By Jihad Abdulmumit
Since being held in both Attica and Southport Special Housing Units (SHU) for the past several months (12/5/16 to 3/21/17), each week, once a day, a psychologist stops at each cell asking its inhabitant, “How are you doing? Are you feeling all right?” When the prisoner responds “I’m Okay,” the psychologist moves on to the next cell.
I have witnessed and experienced this weekly ritual and responded with the customary “I’m Okay,” and contemplated on the routine of it all. This form of crisis management, if there were to be a crisis, attempts to discover predictors before a crisis manifests, and lends thought to the origin of the need for such management.
How should I delineate the origins of this man-made-created dilemma, perhaps as far back as the advent of the Thirteenth Amendment in 1865 (ending private holding of slaves, appropriating and inventing its “lawful” practice by the State), when slavery and involuntary servitude were codified into law for those “… duly convicted of a crime.” Maybe it would be best to consider the slaves in the cotton fields, and a psychologist one day, each week, traversing the plantation asking each slave is she/he “all right,” “how are you feeling”. Or even further back, as Afrikans are being piled in the bowels of slave ships, that would be the perfect place to pose this crisis management question.
Indeed, for many this thinking would seem ludicrous or cynical, knowing a need exists to address this man-made-created problem because there are prisoners who succumb to the mentally debilitating conditions of 23 to 24 hours locked in a prison cell. Just as some Afrikan slaves during the Middle Passage jumped overboard to their watery demise, some 21st Century slaves commit suicide in their cold desolate cells.
Nonetheless, the question to be contemplated is not the asking of the prisoner/slave how he or she is doing or are they all right (?); rather, the question needs to be asked of the person(s) (prison guards/administrators/ society) who lock other human beings in cells 23 or 24 hours—are they Okay? Don’t ask the enslaved, ask the enslaver; for it is the choice of one’s humanity or lack thereof, that cultivates, grants and permits this kind of brutal soul-snatching treatment that needs to be questioned. The laws and regulations that permit the caging of human beings need to undergo psychological evaluations to determine if they are humane in their totality.
The social order and criminal laws demand the punishment of imprisonment at a greater socio-psychological and moral determinant than the obvious deterrent to criminality—i.e., redistribution of wealth to eliminate poverty, drug and alcohol addictions, unemployment, dilapidated schools and homelessness. It is well established the problem of crime and punishment leading to imprisonment is not intractable. There are a plethora of studies that offer irrefutable cause and effect solutions. Yet, given the availability of these studies, the criminal (in)justice system continues to deliberately operate as big business, exploiting the human misery created by the collective failure to truly address Americans’ historical and racial pathology. Such social and racial pathology has now become rooted and metastasized in the White House, consolidating and morphing into a dangerous enterprise of xenophobic empire building.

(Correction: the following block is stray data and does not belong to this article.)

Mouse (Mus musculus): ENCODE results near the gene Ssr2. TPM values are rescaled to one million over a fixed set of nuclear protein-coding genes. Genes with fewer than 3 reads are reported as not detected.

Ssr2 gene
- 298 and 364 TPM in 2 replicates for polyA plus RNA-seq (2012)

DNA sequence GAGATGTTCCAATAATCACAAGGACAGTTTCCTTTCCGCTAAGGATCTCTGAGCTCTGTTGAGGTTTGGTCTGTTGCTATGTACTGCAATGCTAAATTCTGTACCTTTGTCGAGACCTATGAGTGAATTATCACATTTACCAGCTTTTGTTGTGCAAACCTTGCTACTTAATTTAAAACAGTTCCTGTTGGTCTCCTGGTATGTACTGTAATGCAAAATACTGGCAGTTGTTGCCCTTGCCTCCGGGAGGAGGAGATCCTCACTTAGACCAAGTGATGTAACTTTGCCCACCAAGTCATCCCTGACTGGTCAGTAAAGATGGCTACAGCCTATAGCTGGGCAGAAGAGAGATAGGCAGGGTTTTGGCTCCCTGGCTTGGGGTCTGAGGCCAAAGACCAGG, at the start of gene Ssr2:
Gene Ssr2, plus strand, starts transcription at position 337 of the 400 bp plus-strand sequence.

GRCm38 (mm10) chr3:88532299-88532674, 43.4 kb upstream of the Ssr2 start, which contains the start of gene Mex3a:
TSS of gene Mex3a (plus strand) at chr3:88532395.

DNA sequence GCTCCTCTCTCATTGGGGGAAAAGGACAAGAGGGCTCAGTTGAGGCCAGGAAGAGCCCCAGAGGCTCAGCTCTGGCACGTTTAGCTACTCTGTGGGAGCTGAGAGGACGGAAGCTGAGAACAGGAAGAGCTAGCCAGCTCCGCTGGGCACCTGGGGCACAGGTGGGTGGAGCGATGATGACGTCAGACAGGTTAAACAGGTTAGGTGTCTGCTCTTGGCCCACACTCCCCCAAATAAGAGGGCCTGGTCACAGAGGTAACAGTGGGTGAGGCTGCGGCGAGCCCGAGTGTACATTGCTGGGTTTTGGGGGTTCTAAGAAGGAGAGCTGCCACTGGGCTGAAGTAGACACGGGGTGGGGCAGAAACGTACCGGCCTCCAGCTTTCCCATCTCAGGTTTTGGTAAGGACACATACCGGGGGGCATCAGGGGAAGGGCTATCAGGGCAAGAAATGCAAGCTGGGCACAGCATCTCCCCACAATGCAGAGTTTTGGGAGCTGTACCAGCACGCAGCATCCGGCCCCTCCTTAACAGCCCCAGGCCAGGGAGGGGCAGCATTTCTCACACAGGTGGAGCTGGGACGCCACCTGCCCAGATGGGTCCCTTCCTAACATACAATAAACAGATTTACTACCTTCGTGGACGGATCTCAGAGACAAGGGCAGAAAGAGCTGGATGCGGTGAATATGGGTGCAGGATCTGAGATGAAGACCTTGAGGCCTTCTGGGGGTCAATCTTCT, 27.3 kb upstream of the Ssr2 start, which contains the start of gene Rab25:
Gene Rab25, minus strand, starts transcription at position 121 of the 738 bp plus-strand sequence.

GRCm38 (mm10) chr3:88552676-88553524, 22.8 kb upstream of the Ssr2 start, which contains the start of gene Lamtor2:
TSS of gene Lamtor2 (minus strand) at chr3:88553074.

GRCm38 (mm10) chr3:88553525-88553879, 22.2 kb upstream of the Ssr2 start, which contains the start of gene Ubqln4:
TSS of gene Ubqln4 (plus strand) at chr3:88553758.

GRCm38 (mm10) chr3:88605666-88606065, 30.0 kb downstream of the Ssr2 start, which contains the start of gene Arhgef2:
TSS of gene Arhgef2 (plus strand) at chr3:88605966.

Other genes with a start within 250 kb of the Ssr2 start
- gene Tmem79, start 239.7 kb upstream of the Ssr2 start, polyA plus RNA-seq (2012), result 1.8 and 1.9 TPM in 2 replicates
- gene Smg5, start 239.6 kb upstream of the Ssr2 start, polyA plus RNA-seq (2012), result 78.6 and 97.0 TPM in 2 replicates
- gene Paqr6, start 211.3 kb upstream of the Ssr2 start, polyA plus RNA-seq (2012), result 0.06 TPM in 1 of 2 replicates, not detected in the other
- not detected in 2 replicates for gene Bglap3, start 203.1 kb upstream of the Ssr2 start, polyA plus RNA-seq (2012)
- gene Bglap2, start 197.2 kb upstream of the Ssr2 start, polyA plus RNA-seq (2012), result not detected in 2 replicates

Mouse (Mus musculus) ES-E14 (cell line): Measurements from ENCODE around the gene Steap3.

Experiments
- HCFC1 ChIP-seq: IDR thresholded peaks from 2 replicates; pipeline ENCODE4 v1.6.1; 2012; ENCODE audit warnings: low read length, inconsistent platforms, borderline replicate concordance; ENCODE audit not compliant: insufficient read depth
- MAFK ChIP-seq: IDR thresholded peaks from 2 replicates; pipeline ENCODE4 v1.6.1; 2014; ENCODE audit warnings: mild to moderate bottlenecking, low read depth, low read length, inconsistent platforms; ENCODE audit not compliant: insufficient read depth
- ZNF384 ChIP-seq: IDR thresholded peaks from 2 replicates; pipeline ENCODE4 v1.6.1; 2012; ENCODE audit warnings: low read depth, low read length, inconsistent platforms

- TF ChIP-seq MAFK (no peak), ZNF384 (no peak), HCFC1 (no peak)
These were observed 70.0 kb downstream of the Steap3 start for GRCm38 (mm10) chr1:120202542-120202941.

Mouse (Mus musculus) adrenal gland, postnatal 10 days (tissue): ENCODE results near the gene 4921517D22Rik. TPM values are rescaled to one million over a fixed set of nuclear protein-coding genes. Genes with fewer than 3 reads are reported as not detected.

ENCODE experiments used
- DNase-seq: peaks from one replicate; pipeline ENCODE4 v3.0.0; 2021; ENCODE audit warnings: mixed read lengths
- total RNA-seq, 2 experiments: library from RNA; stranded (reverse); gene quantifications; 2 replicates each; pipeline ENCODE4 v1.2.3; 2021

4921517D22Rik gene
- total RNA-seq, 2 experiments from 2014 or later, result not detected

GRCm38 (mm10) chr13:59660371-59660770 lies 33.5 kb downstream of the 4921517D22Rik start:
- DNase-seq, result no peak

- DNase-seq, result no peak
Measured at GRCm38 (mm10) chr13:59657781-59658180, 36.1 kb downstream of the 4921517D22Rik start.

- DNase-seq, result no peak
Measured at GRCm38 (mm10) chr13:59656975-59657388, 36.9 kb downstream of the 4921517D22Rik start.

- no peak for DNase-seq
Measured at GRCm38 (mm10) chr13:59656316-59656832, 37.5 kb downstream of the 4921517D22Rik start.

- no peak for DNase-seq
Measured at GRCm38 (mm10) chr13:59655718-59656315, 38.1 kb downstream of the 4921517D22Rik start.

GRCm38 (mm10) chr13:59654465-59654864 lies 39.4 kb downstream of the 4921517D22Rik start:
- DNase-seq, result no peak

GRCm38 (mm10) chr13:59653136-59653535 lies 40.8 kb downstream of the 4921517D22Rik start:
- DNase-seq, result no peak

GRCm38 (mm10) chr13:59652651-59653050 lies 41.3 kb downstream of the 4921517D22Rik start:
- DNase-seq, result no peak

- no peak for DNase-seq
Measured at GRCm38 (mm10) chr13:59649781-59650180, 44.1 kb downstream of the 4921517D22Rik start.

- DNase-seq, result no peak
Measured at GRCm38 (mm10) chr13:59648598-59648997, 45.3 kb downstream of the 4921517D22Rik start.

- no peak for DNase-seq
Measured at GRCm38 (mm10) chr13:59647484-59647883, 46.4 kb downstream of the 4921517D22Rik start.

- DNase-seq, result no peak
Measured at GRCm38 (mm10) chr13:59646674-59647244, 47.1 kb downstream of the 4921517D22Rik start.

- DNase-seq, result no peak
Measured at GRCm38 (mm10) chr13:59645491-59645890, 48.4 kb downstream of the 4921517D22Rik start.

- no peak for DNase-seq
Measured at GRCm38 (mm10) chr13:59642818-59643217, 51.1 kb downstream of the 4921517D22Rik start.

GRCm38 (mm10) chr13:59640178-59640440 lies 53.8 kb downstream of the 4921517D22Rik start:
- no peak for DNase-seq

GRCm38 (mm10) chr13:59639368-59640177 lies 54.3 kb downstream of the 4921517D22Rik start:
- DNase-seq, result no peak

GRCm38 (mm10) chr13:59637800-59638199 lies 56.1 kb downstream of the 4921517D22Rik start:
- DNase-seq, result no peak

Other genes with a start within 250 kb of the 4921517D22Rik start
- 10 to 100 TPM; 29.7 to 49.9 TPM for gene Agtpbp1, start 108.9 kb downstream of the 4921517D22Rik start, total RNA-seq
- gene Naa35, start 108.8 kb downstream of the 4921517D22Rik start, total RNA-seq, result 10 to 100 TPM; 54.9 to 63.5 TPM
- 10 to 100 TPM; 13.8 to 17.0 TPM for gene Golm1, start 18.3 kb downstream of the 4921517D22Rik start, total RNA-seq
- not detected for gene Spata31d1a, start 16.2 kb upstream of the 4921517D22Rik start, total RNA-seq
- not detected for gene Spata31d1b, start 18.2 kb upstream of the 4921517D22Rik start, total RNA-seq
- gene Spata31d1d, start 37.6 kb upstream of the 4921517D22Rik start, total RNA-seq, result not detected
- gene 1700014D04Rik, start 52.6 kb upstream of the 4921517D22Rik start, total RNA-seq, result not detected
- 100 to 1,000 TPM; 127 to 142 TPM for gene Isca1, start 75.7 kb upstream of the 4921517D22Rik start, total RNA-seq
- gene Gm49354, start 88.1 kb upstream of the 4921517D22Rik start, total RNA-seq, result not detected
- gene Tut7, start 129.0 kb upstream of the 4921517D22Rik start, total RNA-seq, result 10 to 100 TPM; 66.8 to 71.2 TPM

But I digress from the principle issue under discussion. This writing was triggered on 3/15/17, as I was meditatively pacing in this Shawangunk SHU cell for about an hour. It is one of my coping mechanisms after completing 350 push-ups and other exercises. A middle-aged good looking Black woman appeared in front of the cell, announcing she is Mrs. Buchanan, a psychologist, asking me the expected questions. As I answered, “I’m Okay,” “No, I’m not feeling suicidal,” a smile crossed my face. She observed “You’re smiling,” nodded her head and walked away. She did not ask what I was smiling about, whether I found her amusing, and I can only imagine what she conjured—but it’s safe to say it wasn’t of me being suicidal. If she only knew my thinking was “Are you Okay?” for even asking me that question! Are you part of the problem, or part of the solution?
What I’ve experienced in the last several months in SHU and endured for 45 years of imprisonment, is symptomatic of a much larger societal problem, as here contemplated and shared. Unfortunately, the majority of Americans suffers from an acute malady of cognitive dissonance to the severe detriment of the poor and oppressed, prisoners included.
In the Spirit of Nelson Mandela
in Apartheid NYS Prison System
Jalil A. Muntaqim
Shawangunk SHU 3/15/17
Remember: We Are Our Own Liberators!